Note: The authors should appear in the same order as they are listed in the article. 

Note: If an article has four or more authors, use a shortened list of authors in the Footnote, and then the full list in your Bibliography. 

Note: If you accessed the article online but can't find the DOI or a stable URL, you can list the name of the database after the page numbers e.g. JSTOR.

A magazine or newspaper article

Footnote

1. Author, "Article Title," Publication Title, Date, Year, Database or URL if accessed online 

e.g. 1. John Andrew Morrow, "The social and political reform of the Prophet," Australasian Muslim Times,  26 February 2019, https://www.amust.com.au/2019/02/the-social-and-political-reform-of-the-prophet/.

Bibliography entry

Author. "Article Title." Publication Title,  Date, Year. Database or URL.

e.g. Morrow, John Andrew. "The social and political reform of the Prophet." Australasian Muslim Times,  26 February 2019. https://www.amust.com.au/2019/02/the-social-and-political-reform-of-the-prophet/.

Note: Page numbers can be cited but are not required for bibliography entries.

Citing a website

A website

Footnote

1. Author if available, "Title or description of specific page", Title, description or owner of website, Date of publication or date accessed, URL.

e.g. 1. "Pillars of Faith," United Muslims of Australia, accessed 14 July 2021, https://www.uma.org.au/pillars-of-faith/.

e.g. 2. Abul Hasan M Sadeq, "A brief account of major political and economic measures, events and achievements of the Prophet's life in Madinah al-Munawwarah," Al-Sirah, accessed 14 July 2021,  https://www.alsirah.com/a-brief-account-of-major-political-and-economic-measures-events-and-achievements-of-the-prophets-life-in-madinah-al-munawwarah/

Bibliography entry

Author or owner of website. "Webpage title." Title of website (if this isn't the same as the owner). Date of publication or date accessed. URL.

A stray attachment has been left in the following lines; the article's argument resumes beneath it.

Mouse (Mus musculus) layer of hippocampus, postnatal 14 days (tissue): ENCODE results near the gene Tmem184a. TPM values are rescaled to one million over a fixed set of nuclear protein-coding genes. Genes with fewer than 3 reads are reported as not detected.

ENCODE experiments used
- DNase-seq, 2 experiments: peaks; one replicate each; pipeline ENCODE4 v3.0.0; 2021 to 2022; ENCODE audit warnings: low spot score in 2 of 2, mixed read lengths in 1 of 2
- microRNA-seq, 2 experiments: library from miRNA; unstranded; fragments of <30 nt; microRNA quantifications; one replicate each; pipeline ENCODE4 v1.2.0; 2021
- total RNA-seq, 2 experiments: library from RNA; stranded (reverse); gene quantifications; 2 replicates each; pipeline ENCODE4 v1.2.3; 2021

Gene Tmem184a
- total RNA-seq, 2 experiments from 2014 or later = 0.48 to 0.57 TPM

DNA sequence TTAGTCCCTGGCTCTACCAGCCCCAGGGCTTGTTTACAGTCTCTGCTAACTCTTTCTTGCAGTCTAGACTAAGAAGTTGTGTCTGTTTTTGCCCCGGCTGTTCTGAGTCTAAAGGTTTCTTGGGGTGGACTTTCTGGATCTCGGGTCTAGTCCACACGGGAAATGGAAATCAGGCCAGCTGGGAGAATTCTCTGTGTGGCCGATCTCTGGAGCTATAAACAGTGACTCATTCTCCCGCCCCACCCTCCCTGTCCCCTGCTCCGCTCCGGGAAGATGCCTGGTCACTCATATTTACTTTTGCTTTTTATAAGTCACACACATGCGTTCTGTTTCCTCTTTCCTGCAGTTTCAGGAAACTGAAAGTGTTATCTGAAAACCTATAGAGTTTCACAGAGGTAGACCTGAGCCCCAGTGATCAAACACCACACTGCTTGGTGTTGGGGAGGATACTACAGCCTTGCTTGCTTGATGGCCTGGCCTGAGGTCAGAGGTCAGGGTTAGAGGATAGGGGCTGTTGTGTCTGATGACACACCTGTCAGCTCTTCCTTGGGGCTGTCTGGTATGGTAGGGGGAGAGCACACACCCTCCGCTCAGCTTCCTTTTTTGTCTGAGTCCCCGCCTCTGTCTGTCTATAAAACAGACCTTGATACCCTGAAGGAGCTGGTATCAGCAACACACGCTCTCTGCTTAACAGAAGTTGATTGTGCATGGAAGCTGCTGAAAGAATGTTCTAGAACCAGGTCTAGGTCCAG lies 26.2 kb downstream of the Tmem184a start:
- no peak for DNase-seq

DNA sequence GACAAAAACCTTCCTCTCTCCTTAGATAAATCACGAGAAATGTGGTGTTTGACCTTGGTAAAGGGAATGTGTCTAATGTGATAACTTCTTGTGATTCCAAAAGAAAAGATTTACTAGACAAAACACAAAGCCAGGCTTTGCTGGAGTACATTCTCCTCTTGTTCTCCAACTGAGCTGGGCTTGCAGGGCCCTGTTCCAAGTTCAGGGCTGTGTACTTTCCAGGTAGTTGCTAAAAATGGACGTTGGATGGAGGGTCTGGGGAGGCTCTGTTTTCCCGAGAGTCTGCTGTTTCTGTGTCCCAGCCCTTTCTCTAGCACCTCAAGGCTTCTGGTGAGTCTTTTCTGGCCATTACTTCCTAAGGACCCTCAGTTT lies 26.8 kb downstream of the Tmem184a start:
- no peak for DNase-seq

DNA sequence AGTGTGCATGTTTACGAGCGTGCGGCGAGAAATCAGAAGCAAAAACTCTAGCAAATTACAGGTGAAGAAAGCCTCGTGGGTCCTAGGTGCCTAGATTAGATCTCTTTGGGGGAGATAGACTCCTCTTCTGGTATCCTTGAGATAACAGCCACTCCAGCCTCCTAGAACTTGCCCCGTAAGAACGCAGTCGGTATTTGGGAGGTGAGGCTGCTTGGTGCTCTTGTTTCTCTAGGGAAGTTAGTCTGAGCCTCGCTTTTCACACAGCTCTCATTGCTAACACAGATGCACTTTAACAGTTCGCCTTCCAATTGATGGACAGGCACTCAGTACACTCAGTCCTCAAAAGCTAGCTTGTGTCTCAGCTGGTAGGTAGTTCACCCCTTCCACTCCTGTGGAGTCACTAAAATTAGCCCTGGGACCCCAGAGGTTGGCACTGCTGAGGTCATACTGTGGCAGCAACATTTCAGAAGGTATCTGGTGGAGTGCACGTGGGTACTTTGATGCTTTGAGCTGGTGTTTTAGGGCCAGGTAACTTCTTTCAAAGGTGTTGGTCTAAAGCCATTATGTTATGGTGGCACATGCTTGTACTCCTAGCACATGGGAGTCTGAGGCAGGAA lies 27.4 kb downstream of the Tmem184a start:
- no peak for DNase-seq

e.g. United Muslims of Australia. "Pillars of Faith." Accessed 14 July 2021. https://www.uma.org.au/pillars-of-faith/.

e.g. Sadeq, Abul Hasan M. "A brief account of major political and economic measures, events and achievements of the Prophet's life in Madinah al-Munawwarah." Al-Sirah. Accessed 14 July 2021.  https://www.alsirah.com/a-brief-account-of-major-political-and-economic-measures-events-and-achievements-of-the-prophets-life-in-madinah-al-munawwarah/

Note: It's often enough to describe a website in the text. Only provide a formal citation if necessary.

Note: If a date of publication or revision is not available, use the date that you accessed the resource.

Note: Blog posts or online news articles should be cited like magazine or newspaper articles.

Chicago Style Resources

The Library has access to The Chicago Manual of Style Online, and there are print copies of past editions in the Library collection.

Additional resources:

If you're using EndNote, you can change your Endnote settings to Chicago, so it will automatically format your in-text citations and bibliography in Chicago style. See the EndNote Library Guide for more information about using EndNote.

Direct quotation

You can directly quote from a source as long as you make it very clear what is the quote and what is your own words. Format it clearly and make sure to cite correctly. 

  • Use quotation marks around the whole quote if you are using it within a paragraph
  • Indent it and italicise if you are using it as it's own paragraph
  • Make a footnote using the author(s), year of publication, and the exact page number(s).